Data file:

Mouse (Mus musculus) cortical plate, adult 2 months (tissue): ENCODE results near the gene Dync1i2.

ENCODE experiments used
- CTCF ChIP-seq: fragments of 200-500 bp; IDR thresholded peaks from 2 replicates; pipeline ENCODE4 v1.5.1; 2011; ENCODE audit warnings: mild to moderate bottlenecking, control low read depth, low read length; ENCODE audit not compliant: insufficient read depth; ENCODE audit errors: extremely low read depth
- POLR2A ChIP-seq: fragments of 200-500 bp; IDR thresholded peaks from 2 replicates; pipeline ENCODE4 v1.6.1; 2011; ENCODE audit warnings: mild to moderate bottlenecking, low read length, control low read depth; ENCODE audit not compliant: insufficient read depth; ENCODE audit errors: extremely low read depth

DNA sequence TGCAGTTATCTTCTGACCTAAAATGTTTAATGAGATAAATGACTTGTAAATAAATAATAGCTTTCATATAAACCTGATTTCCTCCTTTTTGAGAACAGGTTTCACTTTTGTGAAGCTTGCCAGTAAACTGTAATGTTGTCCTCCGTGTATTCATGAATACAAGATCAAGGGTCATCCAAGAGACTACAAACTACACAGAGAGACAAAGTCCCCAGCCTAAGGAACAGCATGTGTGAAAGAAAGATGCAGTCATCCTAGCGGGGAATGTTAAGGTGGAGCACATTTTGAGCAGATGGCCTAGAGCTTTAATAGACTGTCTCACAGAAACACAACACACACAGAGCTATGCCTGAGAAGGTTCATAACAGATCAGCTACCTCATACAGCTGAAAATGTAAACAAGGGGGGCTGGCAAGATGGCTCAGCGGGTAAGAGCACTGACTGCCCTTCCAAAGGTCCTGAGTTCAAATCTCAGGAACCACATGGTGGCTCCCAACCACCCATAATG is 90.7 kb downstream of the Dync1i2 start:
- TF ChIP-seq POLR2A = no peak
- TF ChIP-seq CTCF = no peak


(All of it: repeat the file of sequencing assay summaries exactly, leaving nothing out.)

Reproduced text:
Mouse (Mus musculus) cortical plate, adult 2 months (tissue): ENCODE results near the gene Dync1i2.

ENCODE experiments used
- CTCF ChIP-seq: fragments of 200-500 bp; IDR thresholded peaks from 2 replicates; pipeline ENCODE4 v1.5.1; 2011; ENCODE audit warnings: mild to moderate bottlenecking, control low read depth, low read length; ENCODE audit not compliant: insufficient read depth; ENCODE audit errors: extremely low read depth
- POLR2A ChIP-seq: fragments of 200-500 bp; IDR thresholded peaks from 2 replicates; pipeline ENCODE4 v1.6.1; 2011; ENCODE audit warnings: mild to moderate bottlenecking, low read length, control low read depth; ENCODE audit not compliant: insufficient read depth; ENCODE audit errors: extremely low read depth

DNA sequence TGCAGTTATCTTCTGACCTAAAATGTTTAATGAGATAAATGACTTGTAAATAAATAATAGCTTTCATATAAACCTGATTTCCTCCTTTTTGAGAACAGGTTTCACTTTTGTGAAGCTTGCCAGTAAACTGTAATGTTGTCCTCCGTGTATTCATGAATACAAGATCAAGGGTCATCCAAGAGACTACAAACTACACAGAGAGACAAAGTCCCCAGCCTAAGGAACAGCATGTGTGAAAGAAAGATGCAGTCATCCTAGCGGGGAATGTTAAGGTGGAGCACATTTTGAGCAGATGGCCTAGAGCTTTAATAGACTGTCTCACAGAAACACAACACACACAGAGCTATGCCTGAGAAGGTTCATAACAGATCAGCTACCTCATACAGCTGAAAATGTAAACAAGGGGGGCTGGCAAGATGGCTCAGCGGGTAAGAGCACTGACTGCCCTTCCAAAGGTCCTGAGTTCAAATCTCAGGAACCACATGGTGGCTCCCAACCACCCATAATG is 90.7 kb downstream of the Dync1i2 start:
- TF ChIP-seq POLR2A = no peak
- TF ChIP-seq CTCF = no peak